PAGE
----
From traffic to tacos, poll gauges diverging Austin attitudes


Highlights

The latest Zandan polls shows that Austinites are most concerned about transportation and affordability.

The wide-ranging survey, the fifth by the Austin pollster, also looks at food and presidential preferences.

Austin is a pain to get around in, things cost too much, and there are too many people when you do manage to get there. But what a great place to live!

That’s the takeaway from the latest Zandan Poll, a wide-ranging look at Austin-area attitudes about everything from transportation to tacos, from gentrification to guacamole, and from President Donald Trump to, well, Trump’s border wall.

Transportation and affordability, as they were in a similar 2015 survey by pollster Peter Zandan, remain the greatest concerns of the 800-plus people who were interviewed online in March for the poll. Asked to name the three most important issues facing Central Texas, 74 percent cited traffic and roads and 46 percent pointed to some combination of affordability, the cost of living, affordable housing and gentrification.

Coming in next on the worry list: population growth and overcrowding at 22 percent; jobs, wages, unemployment, poverty and homelessness at 21 percent; and crime, security, safety and drugs at 17 percent.

Just 6 percent pointed to public transit, and 5 percent were concerned about water, preserving the environment and green spaces. The poll has a margin of error of plus or minus 4 percentage points.

Zandan, global vice chairman at Hill+Knowlton Strategies, who has conducted (at his own expense) five such Austin-area polls since 1997, said what caught his attention is that the city still fares well in comparison with other cities. This rosy view is particularly strong among those under 35 and those relatively new to the city.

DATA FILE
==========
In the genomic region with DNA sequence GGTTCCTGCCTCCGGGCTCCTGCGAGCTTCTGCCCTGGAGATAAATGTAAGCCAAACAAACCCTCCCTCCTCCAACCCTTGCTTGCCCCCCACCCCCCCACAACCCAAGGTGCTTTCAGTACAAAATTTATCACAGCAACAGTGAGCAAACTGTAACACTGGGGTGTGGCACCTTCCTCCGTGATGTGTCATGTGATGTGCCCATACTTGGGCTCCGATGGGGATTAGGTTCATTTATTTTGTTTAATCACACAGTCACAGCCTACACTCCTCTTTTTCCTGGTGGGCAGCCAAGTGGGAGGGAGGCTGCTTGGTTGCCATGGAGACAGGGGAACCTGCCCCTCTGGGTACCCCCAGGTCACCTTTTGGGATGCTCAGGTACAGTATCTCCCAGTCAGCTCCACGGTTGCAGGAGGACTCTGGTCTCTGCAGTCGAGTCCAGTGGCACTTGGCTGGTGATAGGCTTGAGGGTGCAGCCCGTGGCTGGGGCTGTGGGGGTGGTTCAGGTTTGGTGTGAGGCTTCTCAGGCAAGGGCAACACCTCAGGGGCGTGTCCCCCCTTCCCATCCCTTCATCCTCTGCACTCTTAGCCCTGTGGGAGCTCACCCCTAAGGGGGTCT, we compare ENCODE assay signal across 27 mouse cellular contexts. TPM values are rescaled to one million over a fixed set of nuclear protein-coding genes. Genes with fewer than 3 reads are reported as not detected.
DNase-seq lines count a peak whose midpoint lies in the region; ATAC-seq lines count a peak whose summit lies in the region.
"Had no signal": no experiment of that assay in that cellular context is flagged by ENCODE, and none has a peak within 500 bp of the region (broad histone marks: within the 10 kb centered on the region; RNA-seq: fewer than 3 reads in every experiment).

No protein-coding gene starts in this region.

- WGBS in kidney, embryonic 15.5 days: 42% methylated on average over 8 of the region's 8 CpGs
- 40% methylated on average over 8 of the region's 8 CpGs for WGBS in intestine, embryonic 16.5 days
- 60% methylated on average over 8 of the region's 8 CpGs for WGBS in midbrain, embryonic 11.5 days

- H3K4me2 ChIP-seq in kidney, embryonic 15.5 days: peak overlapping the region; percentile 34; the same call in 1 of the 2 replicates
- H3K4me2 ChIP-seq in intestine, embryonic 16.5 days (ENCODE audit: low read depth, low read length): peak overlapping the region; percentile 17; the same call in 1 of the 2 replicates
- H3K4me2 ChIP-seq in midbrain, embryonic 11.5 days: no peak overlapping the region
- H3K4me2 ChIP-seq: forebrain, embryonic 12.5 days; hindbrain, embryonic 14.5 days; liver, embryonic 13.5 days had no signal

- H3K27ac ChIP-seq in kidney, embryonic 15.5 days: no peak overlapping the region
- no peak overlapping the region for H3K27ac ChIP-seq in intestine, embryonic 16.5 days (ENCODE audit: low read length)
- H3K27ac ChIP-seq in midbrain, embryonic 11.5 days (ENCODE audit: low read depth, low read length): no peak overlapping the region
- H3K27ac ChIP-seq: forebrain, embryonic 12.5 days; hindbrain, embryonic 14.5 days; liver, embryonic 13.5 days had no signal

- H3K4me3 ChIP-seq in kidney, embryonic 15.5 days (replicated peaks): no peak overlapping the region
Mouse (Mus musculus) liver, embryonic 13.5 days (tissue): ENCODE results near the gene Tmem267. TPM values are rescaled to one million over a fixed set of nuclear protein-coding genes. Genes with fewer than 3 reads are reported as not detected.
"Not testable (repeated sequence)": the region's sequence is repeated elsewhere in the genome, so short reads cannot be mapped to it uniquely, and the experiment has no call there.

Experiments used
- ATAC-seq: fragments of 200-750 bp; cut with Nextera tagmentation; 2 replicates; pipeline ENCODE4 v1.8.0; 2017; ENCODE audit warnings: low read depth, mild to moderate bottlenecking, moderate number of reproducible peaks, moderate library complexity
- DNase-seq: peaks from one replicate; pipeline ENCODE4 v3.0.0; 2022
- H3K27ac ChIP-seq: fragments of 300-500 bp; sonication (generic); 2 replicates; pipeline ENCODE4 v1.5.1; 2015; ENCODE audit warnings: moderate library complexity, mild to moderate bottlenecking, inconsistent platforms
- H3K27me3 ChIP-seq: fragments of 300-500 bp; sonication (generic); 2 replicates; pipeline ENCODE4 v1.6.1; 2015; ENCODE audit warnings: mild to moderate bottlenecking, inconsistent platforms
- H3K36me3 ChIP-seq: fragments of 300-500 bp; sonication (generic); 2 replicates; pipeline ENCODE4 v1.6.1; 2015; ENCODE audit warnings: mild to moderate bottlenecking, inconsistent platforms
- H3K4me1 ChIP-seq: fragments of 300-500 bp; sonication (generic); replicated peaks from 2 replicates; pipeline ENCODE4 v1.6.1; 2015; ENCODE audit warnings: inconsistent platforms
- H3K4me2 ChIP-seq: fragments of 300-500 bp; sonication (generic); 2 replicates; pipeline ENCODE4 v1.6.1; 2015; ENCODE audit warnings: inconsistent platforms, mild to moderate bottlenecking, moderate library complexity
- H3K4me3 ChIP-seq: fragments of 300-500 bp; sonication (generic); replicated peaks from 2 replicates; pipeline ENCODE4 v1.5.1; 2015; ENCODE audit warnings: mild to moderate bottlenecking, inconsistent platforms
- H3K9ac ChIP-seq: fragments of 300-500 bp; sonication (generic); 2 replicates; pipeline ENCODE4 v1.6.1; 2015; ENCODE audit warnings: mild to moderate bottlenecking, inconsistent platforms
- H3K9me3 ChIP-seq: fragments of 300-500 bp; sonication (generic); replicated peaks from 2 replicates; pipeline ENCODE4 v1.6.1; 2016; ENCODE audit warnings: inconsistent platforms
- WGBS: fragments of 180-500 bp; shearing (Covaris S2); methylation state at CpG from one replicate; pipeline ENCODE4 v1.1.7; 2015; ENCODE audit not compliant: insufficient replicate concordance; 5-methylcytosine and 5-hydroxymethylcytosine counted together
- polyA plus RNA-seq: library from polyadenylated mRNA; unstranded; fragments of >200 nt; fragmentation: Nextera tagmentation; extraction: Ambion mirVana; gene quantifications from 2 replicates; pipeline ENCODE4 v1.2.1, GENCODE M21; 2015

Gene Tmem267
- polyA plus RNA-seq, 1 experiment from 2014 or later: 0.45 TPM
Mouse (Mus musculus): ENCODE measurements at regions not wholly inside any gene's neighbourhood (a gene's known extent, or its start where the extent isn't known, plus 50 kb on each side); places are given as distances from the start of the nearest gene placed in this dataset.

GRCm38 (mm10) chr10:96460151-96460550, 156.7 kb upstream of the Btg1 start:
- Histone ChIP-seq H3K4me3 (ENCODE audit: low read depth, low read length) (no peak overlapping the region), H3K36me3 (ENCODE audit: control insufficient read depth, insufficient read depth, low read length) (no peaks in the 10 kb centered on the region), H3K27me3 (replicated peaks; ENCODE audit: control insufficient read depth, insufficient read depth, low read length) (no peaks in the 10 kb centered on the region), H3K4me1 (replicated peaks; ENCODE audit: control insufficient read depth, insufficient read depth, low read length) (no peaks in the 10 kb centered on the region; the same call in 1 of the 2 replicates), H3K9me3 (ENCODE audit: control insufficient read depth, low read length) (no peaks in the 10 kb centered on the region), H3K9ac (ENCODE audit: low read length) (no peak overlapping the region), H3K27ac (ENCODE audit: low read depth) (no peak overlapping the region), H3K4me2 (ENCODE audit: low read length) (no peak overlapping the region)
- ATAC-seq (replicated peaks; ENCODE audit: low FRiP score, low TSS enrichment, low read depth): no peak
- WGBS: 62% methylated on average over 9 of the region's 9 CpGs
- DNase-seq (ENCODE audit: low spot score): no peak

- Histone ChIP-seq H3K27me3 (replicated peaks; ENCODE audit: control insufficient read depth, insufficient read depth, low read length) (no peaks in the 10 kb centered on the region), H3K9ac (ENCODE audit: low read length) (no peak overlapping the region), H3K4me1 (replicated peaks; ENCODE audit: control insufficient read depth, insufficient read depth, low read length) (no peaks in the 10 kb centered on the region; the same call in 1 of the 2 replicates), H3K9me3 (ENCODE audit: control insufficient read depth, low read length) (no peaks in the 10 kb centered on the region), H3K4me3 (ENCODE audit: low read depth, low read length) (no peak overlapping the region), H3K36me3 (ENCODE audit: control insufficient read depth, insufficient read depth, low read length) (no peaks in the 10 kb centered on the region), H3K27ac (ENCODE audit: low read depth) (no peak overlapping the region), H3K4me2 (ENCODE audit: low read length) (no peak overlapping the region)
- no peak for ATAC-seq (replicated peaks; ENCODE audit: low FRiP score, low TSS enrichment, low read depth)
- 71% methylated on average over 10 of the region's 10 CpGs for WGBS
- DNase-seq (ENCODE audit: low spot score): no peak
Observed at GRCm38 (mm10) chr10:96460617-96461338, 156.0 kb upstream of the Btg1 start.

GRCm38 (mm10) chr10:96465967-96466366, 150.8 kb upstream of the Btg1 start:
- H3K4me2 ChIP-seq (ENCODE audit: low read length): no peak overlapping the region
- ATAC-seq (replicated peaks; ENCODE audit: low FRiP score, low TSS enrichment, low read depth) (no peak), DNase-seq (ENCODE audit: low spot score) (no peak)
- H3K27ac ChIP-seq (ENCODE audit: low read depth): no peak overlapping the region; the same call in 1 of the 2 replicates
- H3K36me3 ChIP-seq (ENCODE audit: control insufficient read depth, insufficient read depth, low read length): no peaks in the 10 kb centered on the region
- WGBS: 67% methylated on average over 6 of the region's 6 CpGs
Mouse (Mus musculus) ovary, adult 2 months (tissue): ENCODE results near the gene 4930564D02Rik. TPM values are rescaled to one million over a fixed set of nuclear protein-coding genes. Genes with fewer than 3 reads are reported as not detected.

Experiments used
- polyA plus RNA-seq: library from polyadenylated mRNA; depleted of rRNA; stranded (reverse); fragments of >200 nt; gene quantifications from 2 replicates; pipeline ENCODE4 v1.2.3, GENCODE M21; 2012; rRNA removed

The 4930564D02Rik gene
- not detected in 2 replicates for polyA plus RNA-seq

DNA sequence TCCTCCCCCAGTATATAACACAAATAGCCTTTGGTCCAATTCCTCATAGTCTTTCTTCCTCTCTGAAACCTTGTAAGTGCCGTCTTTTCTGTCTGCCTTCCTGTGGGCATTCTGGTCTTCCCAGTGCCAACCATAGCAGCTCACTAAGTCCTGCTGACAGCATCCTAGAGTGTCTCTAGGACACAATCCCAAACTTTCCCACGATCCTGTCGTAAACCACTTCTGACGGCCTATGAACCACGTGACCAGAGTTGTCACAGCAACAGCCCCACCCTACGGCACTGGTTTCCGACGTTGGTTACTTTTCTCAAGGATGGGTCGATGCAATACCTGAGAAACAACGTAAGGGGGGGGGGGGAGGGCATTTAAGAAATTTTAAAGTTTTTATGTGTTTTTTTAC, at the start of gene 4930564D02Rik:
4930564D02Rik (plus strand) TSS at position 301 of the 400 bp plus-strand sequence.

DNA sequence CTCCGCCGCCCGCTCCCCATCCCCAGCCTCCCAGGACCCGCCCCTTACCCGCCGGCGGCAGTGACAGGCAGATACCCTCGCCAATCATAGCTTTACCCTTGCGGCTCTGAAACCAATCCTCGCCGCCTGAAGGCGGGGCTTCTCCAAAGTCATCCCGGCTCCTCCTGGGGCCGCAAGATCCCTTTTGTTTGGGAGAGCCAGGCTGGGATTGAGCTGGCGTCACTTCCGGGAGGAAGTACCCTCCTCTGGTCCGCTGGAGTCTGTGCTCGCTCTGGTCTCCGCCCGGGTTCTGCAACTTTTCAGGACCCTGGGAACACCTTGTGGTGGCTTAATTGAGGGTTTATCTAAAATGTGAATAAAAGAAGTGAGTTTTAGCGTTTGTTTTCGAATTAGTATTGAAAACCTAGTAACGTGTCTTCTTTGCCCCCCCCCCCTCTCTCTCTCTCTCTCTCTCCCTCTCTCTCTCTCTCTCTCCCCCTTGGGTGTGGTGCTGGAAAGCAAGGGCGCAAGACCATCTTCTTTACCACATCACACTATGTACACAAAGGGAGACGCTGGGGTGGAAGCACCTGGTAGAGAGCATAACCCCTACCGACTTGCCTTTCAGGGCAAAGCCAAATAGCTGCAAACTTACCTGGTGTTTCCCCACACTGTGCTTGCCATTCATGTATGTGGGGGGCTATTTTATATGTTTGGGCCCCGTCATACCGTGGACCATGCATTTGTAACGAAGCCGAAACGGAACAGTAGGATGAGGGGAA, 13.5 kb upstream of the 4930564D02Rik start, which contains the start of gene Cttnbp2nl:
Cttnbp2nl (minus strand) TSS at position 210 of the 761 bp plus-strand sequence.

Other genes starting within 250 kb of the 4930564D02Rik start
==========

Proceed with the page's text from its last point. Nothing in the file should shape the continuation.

RAW DATA: Explore the results of the Zandan Poll in interactive charts

“What caught me by surprise is that, although Austinites are very aware of the problems, eight of 10 believe the city lives up to the publicity,” Zandan said. “And when you look at the right direction/wrong direction measure, it’s overwhelmingly that we’re headed in the right direction.

“Looked at through the lens of someone who is coming here to start a family or who is aspirational in their work, Austin is one of the coolest places in the country,” he said. “And this is where they want to come.”

But Central Texas residents, especially older longtimers, are nervous about Austin losing — or having lost entirely — the qualities long associated with it as the city has risen in size and prominence.

For example, just over a third say Austin is “doing a good job of remaining unique from other major U.S. cities,” and 55 percent say, “Austin is at risk of losing it appeal because of the rising cost of living.”

What specifically has Austin lost over the past year because of growth? A lower cost of living, according to 32 percent; “ease of transportation,” said 26 percent; and a “small town feel,” 11 percent said.

Among other interesting results in the 44-question survey:

• Almost 60 percent said they had never taken a ride-hailing service trip, despite all the civic effort and angst over the question of how to regulate industry leaders Uber and Lyft.

• An impressive 47 percent said they had voted in the May 2016 election, fueled by big spending by Uber and Lyft, over an alternative city ride-hailing ordinance the corporations preferred. Poll respondents appear to have molded their memories, however. Just 17.4 percent of the city’s registered voters voted in that election.

• Guacamole or queso? Cheese beat avocado, 53 percent to 41 percent. That means that somehow 7 percent of Central Texans don’t like either. (Just leaves more for the rest of us.) As for breakfast tacos, about two-thirds of those polled eat them between “several times a week” and “a few times per month.”

• A long ride to the Salt Lick prevailed over a long wait at Franklin’s in a question about the “best BBQ in Austin.” The longtime favorite near Driftwood (and now at other places) was rated first by 20 percent, with Franklin’s at 16 percent. Eight percent said they don’t like barbecue. See the item just above.

• Asked about Trump, 28 percent had a favorable opinion, 54 percent an unfavorable opinion and 16 percent were neutral. That leaves 2 percent that apparently just didn’t want to think about the question. Former President Barack Obama had a 57 percent favorable rating, Gov. Greg Abbott was at 32 percent and the Congress was rated “favorable” by 23 percent.

• As for the proposed border wall — or rather, an extension of the existing fences and walls along the Texas-Mexico border — just 24 percent of Central Texans polled support building it.



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